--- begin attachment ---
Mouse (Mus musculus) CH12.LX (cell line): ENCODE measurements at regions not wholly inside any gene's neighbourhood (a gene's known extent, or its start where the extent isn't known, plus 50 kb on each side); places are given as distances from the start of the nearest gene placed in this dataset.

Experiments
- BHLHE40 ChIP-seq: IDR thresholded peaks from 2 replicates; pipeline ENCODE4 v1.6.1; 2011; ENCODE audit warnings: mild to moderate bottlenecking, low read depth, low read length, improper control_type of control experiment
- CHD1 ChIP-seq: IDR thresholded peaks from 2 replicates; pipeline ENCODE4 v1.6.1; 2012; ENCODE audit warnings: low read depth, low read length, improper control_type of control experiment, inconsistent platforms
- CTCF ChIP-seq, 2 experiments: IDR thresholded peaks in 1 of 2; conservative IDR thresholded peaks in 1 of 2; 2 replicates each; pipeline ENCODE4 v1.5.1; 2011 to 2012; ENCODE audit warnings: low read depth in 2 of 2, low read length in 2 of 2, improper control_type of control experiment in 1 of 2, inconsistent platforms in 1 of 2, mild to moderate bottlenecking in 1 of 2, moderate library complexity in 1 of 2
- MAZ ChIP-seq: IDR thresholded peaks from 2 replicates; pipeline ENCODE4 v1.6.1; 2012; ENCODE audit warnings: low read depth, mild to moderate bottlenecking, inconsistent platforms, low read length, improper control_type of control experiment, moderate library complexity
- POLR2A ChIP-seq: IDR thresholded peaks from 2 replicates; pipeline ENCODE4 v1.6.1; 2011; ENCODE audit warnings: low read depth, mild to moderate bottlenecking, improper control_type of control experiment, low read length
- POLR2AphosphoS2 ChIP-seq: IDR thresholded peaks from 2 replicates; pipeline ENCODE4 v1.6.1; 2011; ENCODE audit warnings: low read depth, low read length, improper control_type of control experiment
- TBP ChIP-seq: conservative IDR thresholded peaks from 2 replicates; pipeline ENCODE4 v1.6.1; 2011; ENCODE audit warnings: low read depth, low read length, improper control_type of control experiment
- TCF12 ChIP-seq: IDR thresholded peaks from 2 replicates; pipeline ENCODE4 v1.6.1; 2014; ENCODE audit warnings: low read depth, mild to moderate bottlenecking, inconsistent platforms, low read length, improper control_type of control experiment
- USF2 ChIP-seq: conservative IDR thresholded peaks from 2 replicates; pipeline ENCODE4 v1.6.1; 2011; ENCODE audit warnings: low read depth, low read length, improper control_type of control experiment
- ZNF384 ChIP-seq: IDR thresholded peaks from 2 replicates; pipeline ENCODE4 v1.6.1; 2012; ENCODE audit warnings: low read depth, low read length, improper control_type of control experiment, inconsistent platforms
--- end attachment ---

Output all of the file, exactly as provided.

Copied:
Mouse (Mus musculus) CH12.LX (cell line): ENCODE measurements at regions not wholly inside any gene's neighbourhood (a gene's known extent, or its start where the extent isn't known, plus 50 kb on each side); places are given as distances from the start of the nearest gene placed in this dataset.

Experiments
- BHLHE40 ChIP-seq: IDR thresholded peaks from 2 replicates; pipeline ENCODE4 v1.6.1; 2011; ENCODE audit warnings: mild to moderate bottlenecking, low read depth, low read length, improper control_type of control experiment
- CHD1 ChIP-seq: IDR thresholded peaks from 2 replicates; pipeline ENCODE4 v1.6.1; 2012; ENCODE audit warnings: low read depth, low read length, improper control_type of control experiment, inconsistent platforms
- CTCF ChIP-seq, 2 experiments: IDR thresholded peaks in 1 of 2; conservative IDR thresholded peaks in 1 of 2; 2 replicates each; pipeline ENCODE4 v1.5.1; 2011 to 2012; ENCODE audit warnings: low read depth in 2 of 2, low read length in 2 of 2, improper control_type of control experiment in 1 of 2, inconsistent platforms in 1 of 2, mild to moderate bottlenecking in 1 of 2, moderate library complexity in 1 of 2
- MAZ ChIP-seq: IDR thresholded peaks from 2 replicates; pipeline ENCODE4 v1.6.1; 2012; ENCODE audit warnings: low read depth, mild to moderate bottlenecking, inconsistent platforms, low read length, improper control_type of control experiment, moderate library complexity
- POLR2A ChIP-seq: IDR thresholded peaks from 2 replicates; pipeline ENCODE4 v1.6.1; 2011; ENCODE audit warnings: low read depth, mild to moderate bottlenecking, improper control_type of control experiment, low read length
- POLR2AphosphoS2 ChIP-seq: IDR thresholded peaks from 2 replicates; pipeline ENCODE4 v1.6.1; 2011; ENCODE audit warnings: low read depth, low read length, improper control_type of control experiment
- TBP ChIP-seq: conservative IDR thresholded peaks from 2 replicates; pipeline ENCODE4 v1.6.1; 2011; ENCODE audit warnings: low read depth, low read length, improper control_type of control experiment
- TCF12 ChIP-seq: IDR thresholded peaks from 2 replicates; pipeline ENCODE4 v1.6.1; 2014; ENCODE audit warnings: low read depth, mild to moderate bottlenecking, inconsistent platforms, low read length, improper control_type of control experiment
- USF2 ChIP-seq: conservative IDR thresholded peaks from 2 replicates; pipeline ENCODE4 v1.6.1; 2011; ENCODE audit warnings: low read depth, low read length, improper control_type of control experiment
- ZNF384 ChIP-seq: IDR thresholded peaks from 2 replicates; pipeline ENCODE4 v1.6.1; 2012; ENCODE audit warnings: low read depth, low read length, improper control_type of control experiment, inconsistent platforms